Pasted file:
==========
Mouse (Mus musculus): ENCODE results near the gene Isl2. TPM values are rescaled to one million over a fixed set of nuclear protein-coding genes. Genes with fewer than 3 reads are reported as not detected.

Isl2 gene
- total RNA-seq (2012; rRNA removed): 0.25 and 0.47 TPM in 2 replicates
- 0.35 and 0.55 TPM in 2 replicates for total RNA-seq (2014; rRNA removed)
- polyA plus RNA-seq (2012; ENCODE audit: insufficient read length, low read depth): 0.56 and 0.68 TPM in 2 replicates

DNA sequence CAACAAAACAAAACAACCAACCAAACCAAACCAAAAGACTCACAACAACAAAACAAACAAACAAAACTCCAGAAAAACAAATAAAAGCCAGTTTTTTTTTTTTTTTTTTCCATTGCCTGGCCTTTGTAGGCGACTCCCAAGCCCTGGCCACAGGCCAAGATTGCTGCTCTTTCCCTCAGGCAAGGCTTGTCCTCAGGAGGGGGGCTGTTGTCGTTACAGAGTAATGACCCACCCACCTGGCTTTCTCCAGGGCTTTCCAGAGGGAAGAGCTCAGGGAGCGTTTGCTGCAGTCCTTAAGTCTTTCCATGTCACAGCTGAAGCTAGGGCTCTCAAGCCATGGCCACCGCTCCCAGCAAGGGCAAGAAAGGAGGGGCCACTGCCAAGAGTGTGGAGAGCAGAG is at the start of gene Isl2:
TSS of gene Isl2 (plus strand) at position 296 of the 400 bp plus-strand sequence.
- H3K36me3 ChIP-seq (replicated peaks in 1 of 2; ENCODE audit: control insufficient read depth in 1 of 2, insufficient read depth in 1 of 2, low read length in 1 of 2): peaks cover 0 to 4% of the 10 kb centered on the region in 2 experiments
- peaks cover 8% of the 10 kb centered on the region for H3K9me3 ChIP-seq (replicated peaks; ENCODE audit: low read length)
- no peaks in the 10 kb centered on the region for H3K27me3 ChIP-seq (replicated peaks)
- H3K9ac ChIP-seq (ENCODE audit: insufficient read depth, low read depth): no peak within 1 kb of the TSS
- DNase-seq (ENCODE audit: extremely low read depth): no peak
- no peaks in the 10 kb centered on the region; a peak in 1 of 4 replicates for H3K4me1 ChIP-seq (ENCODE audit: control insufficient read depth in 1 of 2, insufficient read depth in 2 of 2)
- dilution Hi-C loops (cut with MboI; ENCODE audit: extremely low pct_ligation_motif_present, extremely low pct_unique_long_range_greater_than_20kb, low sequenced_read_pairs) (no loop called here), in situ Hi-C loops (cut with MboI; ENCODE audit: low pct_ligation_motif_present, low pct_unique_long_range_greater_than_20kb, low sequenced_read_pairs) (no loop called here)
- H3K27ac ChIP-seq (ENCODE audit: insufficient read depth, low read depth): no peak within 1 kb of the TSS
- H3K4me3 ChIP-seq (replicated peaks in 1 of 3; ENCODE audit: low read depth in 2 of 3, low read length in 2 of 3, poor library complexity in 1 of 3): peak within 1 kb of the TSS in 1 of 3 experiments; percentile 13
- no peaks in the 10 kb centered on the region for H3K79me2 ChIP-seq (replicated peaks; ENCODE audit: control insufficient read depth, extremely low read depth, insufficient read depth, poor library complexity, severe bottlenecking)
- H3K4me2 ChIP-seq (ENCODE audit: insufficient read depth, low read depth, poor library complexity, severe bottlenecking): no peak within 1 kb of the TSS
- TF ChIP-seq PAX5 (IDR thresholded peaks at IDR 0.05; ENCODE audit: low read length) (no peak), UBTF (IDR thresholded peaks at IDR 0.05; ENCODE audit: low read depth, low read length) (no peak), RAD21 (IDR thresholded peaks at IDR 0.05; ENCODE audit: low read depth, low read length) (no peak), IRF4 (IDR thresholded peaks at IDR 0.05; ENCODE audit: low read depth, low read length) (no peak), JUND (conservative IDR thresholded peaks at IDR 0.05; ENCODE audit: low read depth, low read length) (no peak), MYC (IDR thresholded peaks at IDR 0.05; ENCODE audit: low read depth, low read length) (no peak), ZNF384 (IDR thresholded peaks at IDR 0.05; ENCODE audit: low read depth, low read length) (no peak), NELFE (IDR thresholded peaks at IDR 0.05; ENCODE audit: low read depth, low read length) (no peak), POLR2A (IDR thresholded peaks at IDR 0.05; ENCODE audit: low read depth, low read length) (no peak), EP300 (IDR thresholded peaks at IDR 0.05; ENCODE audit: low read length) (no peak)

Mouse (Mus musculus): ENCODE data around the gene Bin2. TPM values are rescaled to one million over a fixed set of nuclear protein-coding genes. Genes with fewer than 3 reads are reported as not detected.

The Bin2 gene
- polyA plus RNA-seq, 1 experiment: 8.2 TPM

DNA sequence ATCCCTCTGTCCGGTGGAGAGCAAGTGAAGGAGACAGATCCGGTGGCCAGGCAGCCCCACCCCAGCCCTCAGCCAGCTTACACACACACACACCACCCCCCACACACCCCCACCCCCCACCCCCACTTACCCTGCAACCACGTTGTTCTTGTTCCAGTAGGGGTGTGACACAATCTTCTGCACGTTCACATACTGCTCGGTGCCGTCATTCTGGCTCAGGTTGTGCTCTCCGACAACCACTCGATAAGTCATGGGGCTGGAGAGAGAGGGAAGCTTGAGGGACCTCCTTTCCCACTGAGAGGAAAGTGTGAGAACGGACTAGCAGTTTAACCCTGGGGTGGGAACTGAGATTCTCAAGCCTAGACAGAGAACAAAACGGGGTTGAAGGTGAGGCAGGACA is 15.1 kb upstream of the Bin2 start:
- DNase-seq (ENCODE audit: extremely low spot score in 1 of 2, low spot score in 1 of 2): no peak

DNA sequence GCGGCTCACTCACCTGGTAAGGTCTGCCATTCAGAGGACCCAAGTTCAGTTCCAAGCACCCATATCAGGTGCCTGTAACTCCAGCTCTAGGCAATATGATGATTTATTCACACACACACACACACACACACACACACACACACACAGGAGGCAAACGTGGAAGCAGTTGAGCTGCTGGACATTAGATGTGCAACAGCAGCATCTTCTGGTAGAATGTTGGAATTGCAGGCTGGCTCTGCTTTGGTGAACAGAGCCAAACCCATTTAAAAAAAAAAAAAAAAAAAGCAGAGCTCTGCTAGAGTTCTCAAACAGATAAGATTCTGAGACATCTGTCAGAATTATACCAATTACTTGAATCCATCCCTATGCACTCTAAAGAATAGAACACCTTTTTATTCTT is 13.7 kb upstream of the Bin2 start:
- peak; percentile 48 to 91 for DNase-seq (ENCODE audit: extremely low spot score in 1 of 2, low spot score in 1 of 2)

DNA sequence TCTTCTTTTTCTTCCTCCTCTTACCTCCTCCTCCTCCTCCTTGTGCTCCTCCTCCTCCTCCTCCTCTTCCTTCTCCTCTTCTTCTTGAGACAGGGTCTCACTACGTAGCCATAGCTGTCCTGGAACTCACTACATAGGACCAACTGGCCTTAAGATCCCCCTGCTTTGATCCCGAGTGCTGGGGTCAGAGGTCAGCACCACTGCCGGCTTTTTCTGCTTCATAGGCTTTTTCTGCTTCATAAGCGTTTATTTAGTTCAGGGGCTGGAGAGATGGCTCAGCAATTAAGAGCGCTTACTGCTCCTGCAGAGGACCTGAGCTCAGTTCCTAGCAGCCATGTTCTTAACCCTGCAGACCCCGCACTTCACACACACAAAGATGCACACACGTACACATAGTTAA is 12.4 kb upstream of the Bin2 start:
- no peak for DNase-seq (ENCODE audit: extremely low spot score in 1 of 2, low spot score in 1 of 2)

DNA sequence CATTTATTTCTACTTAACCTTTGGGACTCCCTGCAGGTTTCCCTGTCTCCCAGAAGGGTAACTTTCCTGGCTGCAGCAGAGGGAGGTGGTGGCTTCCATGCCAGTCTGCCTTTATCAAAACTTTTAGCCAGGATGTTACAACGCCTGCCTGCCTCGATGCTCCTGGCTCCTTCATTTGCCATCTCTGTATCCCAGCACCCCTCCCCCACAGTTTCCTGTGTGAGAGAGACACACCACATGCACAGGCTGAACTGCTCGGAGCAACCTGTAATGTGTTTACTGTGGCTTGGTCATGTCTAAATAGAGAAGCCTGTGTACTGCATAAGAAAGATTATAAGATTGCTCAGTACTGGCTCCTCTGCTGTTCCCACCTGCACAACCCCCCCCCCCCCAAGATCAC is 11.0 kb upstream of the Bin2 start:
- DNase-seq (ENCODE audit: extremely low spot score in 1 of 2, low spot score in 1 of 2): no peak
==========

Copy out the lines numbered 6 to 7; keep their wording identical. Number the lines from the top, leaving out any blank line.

DNA sequence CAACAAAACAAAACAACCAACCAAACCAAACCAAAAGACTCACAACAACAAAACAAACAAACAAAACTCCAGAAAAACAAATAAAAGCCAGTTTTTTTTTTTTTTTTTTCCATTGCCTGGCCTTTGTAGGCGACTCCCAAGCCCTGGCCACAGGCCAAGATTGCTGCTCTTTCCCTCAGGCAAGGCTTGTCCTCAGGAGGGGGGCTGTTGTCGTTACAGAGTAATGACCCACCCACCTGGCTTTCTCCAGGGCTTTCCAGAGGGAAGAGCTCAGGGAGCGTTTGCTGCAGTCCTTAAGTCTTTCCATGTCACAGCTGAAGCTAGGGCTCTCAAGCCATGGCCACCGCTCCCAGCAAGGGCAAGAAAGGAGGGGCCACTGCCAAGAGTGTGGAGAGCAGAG is at the start of gene Isl2:
TSS of gene Isl2 (plus strand) at position 296 of the 400 bp plus-strand sequence.